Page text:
Organised Sport Does Not Engage Children In Physical Activity

School Children

School Children



Organised sport should not be used to engage children in physical activity as it alienates them from taking part in regular exercise, according to the chief executive of Fit For Sport.

Addressing industry delegates at Leisure Industry Week in Birmingham, Dean Horridge said that the way we engage the younger generation with physical activity in the UK was “terribly wrong”, and that some children left primary school without learning to catch – but were then expected to play cricket in secondary school.

He said that while it was commendable that the government has made Sport England responsible for the out of school activity for children five and above, as opposed to its previous requirement of 14-plus, but emphasised that the quango would need to work with a wide selection of partners to successfully engage a good proportion of children.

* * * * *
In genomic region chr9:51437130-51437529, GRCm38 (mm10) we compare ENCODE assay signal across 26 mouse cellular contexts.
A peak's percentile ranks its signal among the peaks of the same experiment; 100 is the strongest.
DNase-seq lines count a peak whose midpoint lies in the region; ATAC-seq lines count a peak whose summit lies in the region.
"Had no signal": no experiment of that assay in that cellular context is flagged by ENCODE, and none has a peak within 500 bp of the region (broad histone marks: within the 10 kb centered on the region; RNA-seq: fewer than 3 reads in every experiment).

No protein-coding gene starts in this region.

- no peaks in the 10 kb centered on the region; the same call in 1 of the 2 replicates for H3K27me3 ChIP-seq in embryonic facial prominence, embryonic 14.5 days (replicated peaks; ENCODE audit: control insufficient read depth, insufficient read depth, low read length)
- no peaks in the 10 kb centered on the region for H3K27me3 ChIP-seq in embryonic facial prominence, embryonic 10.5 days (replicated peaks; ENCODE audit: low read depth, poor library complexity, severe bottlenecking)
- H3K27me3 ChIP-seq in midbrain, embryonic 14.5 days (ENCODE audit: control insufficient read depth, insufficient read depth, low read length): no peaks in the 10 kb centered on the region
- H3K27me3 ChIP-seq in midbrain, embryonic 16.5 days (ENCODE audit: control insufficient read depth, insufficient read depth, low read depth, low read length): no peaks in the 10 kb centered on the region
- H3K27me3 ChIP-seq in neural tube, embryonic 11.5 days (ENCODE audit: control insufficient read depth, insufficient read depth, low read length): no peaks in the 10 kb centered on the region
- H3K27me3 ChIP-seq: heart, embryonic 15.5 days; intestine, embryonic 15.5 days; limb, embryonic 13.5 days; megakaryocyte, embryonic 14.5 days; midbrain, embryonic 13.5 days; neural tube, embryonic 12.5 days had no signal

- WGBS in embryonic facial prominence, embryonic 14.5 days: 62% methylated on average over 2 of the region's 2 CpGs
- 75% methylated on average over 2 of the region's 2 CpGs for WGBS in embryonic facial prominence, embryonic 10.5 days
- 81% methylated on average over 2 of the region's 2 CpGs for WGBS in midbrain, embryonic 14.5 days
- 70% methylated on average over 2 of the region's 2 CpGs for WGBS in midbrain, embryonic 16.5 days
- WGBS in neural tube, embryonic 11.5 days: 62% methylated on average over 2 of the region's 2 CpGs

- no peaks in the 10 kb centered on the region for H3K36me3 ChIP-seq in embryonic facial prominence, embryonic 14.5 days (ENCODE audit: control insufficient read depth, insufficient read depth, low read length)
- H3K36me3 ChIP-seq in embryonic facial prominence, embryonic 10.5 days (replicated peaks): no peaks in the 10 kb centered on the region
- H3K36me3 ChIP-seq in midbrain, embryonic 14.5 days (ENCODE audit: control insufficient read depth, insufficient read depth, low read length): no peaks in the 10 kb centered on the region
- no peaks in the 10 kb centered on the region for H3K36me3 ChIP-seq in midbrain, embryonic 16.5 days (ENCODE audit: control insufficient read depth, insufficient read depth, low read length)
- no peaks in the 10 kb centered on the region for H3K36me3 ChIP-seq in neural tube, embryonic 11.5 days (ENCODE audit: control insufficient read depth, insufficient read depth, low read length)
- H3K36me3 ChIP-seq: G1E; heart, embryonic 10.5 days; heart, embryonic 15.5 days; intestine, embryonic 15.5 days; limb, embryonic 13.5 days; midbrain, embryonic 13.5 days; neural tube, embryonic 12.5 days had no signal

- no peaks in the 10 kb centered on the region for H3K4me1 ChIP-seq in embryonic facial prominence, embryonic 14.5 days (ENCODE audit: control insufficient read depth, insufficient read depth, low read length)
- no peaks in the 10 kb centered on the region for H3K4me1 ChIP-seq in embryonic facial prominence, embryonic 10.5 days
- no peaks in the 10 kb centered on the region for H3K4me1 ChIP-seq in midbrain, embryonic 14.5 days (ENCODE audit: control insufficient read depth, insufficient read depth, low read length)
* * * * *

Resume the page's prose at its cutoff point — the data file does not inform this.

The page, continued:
The government’s obesity strategy – which lays out the requirement that children should participate in 30 minutes of physical activity in school – had increased the urgency to engage children, said Horridge, but the focus had to be on “fun activities” like tag, rather than structured team sports.

“We should be teaching children to run and catch, not spending 25 minutes talking about technique,” he said.

Fit For Sport will launch its Healthy Active School system in January 2017, which measures the physical fitness of children. In the pilot stage – where one million kids were challenged over a three-year period, 67 per cent were unable to do continuous star-jumping for one minute.


Related Posts:

  • No Related Posts